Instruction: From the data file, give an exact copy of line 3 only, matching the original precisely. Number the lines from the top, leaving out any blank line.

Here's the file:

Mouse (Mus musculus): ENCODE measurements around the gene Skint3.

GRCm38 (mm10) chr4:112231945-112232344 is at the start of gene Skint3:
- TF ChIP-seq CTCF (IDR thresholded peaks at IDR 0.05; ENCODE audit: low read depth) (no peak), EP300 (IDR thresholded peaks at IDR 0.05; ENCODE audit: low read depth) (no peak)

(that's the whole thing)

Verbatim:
- TF ChIP-seq CTCF (IDR thresholded peaks at IDR 0.05; ENCODE audit: low read depth) (no peak), EP300 (IDR thresholded peaks at IDR 0.05; ENCODE audit: low read depth) (no peak)